Nothing excites a science teacher more than. new lab equipment (excepting higher test scores!)
A new vacuum pump.


Sunday, September 16, 2012

APES and Biology Experiment


       Ever see a field and the crops in a low area are not as tall as the others?  Or, have you observed a white powder on some soils?  Whether the land needs irrigation or has enough water from a high water table, soil salt can cause problems.

       Farmers in the central valley of California, and many areas around the globe are increasingly concerned about the build-up of salt in the soil.  In this experiment, students will determine the effects of salinization on germination.    
       Soil salinization is a serious threat to agriculture. Excessive salinity costs the United States billions of dollars each year. As new land comes into use, it is often in arid areas, which are highly susceptible to the problems associated with soil salinization. Irrigation water contains a variety of dissolved salts including NaCl, MgCl2, CaCl2, Na2SO4, CaSO4, MgSO4, Na2CO3, CaCO3, and MgCO3 among others. When a field is irrigated, much of the water can evaporate, leaving these salts behind as a thin layer on top of the soil. If you take a glass of tap water and leave it in the sun until all the water evaporates, a film will be left on the glass. These are salts. Over time, salts build up on fields until the soil is so salty (salinized) that seeds will no longer germinate in the soil.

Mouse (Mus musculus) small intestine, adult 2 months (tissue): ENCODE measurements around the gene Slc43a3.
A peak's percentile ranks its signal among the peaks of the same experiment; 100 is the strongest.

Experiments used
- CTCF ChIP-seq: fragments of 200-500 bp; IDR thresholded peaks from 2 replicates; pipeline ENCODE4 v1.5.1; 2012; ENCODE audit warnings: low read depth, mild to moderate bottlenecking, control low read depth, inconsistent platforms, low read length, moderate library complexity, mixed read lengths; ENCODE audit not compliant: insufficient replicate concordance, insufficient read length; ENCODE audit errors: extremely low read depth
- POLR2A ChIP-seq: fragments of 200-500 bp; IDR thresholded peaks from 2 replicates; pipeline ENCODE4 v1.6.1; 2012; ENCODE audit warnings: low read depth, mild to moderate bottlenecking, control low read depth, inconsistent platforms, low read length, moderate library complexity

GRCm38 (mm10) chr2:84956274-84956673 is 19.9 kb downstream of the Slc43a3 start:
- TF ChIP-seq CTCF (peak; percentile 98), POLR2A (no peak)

Salt of the Earth

Planning an Experiment takes a bit of Time







Don't Forget to complete a proper Lab Report.